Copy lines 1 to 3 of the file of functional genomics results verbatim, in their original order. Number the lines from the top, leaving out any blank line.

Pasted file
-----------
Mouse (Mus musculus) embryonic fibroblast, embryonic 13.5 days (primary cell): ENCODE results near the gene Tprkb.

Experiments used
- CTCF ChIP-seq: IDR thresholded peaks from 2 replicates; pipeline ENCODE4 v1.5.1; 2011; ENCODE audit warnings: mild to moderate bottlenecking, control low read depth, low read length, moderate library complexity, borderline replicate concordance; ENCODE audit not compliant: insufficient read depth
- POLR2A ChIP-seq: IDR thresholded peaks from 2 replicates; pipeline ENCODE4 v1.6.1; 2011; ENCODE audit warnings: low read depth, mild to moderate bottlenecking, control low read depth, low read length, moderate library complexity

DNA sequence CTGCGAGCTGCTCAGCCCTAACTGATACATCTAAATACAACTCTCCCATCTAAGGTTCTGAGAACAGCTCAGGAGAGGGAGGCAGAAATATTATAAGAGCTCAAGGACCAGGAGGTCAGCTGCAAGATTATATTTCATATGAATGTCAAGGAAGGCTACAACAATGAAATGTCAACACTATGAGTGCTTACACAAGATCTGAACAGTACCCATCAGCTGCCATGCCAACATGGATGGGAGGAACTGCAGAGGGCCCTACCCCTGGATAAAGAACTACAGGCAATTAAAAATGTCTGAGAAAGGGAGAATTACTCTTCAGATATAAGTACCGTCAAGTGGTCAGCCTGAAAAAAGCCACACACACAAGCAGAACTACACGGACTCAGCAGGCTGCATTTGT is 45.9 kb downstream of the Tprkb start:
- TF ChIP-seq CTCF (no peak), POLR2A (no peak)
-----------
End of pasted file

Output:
Mouse (Mus musculus) embryonic fibroblast, embryonic 13.5 days (primary cell): ENCODE results near the gene Tprkb.

Experiments used
- CTCF ChIP-seq: IDR thresholded peaks from 2 replicates; pipeline ENCODE4 v1.5.1; 2011; ENCODE audit warnings: mild to moderate bottlenecking, control low read depth, low read length, moderate library complexity, borderline replicate concordance; ENCODE audit not compliant: insufficient read depth